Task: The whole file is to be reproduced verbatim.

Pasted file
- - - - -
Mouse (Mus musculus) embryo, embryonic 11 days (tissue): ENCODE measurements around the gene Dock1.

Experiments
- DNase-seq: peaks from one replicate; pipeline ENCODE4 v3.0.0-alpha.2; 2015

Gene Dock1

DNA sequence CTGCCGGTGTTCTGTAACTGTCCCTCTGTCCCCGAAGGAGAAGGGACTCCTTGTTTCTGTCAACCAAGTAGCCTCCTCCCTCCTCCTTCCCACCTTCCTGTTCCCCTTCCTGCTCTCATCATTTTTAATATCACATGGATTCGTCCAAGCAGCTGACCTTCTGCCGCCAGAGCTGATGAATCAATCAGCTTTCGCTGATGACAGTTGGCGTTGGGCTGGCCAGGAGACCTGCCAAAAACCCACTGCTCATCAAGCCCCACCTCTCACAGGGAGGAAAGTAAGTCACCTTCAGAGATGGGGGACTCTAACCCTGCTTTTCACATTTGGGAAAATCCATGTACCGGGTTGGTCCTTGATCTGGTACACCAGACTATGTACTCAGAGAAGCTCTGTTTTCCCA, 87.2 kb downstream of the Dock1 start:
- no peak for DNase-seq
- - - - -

Mouse (Mus musculus) embryo, embryonic 11 days (tissue): ENCODE measurements around the gene Dock1.

Experiments
- DNase-seq: peaks from one replicate; pipeline ENCODE4 v3.0.0-alpha.2; 2015

Gene Dock1

DNA sequence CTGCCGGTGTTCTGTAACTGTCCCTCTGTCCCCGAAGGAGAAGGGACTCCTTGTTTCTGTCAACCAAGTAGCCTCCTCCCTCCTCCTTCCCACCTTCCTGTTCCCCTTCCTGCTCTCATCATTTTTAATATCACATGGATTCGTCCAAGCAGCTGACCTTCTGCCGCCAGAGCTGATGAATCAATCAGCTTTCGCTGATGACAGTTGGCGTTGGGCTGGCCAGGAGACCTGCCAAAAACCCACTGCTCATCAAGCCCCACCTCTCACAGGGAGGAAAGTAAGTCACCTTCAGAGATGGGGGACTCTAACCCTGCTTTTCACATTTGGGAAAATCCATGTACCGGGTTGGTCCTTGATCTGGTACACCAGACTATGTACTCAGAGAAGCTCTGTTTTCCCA, 87.2 kb downstream of the Dock1 start:
- no peak for DNase-seq